The inability of some councils to make progress with their local plans could expose them to government interventions announced in the housing white paper, the consultancy warned.
Planned and Deliver notes a number of policies included in the housing white paper that might have implications for plan making and delivering planned housing, such as the housing delivery test.
Statistics in the report
161 local plans examined or submitted for examination since the introduction of the NPPF
105 local plans found sound with 36 per cent of local planning authorities boasting an up-to-date local plan against the NPPF
30 per cent of sound plans subject to an ‘early review’, all related at least in part to housing matters
71 per cent of early reviews subject to a deadline or time limit, with eight local plan areas already missing that timescale
23 tools and tests Lichfields have identified within the housing white paper that could help improve plan-making
The research also suggests that in aggregate, adopted post-NPPF local plans, when combined with the London Plan, are not providing for sufficient housing to match the number of homes implied by household projections. The shortfall could be 3,945 dwellings per annum. This is without the consideration of improving affordability.
Lichfields said that with many plans yet to be prepared in locations with restrictive policies, including policies relating to the green belt, there is likely to be a need for upward pressure on housing requirement figures in emerging and next generation plans.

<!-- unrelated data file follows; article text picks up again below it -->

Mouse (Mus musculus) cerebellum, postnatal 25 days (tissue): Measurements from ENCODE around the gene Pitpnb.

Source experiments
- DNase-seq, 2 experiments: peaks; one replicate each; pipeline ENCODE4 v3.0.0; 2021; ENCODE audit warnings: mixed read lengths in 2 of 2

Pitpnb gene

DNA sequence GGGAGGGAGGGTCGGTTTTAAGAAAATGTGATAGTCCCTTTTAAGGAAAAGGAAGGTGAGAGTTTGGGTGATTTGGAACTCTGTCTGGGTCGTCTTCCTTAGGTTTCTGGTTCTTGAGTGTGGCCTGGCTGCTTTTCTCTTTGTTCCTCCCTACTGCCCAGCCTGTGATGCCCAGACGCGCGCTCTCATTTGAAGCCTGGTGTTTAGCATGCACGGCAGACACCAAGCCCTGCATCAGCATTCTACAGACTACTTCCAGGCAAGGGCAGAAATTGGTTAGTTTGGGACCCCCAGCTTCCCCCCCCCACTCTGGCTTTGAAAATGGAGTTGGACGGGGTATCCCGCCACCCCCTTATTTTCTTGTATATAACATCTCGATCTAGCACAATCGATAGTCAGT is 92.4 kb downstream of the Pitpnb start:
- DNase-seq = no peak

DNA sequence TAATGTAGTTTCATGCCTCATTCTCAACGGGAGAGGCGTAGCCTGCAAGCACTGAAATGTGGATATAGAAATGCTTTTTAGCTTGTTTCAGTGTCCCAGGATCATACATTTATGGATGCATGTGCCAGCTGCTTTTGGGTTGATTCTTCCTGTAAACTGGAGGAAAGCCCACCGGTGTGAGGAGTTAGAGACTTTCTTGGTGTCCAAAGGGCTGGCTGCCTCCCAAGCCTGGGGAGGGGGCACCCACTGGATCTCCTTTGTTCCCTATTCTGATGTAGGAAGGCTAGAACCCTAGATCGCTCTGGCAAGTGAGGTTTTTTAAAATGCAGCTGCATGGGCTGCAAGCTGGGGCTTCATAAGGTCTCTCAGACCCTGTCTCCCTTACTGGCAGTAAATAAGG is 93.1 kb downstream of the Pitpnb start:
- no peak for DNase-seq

Matthew Spry, senior director of Lichfields and an advisor on the Department for Communities and Local Government Local Plans Expert Group in 2016, said: “As it has been from the beginning, the major factor slowing the local plan process is the debate and disagreement over housing numbers. Indeed, almost half of plans found sound have needed to adjust their housing targets before making the grade.
“Our research has identified 222 local authority areas (56 per cent) may fail these tests and face the consequences of needing an action plan or application of a 20 per cent buffer on their five year land supply.”
The government is currently legislating to make having a plan a statutory requirement. If a council does not have an up-to-date local plan, the government may intervene by directing a local planning authority to review its existing plans or directing councils to prepare a plan.
Spry said: “Despite some frenetic plan making activity over the past 12 months, our research shows that getting these plans to formal submission remains over the horizon for many areas.
“There are clear signs that the prospect of the housing white paper’s reforms has caused a hiatus, but with net housing completions reaching almost 190,000 last year despite poor plan coverage, it is perhaps better to apply one comprehensive set of reforms now, rather than have constant tinkering.”
Planned and Deliver can be found here (pdf).
* Lichfields formerly operated under the name Nathaniel Lichfield & Partners. The name Lichfields came into use on 14 February 2017.
This is very disappointing as clearly the latter will have an impact on the former, and without a clear local plan the population could be poorly served by both local authorities and developers.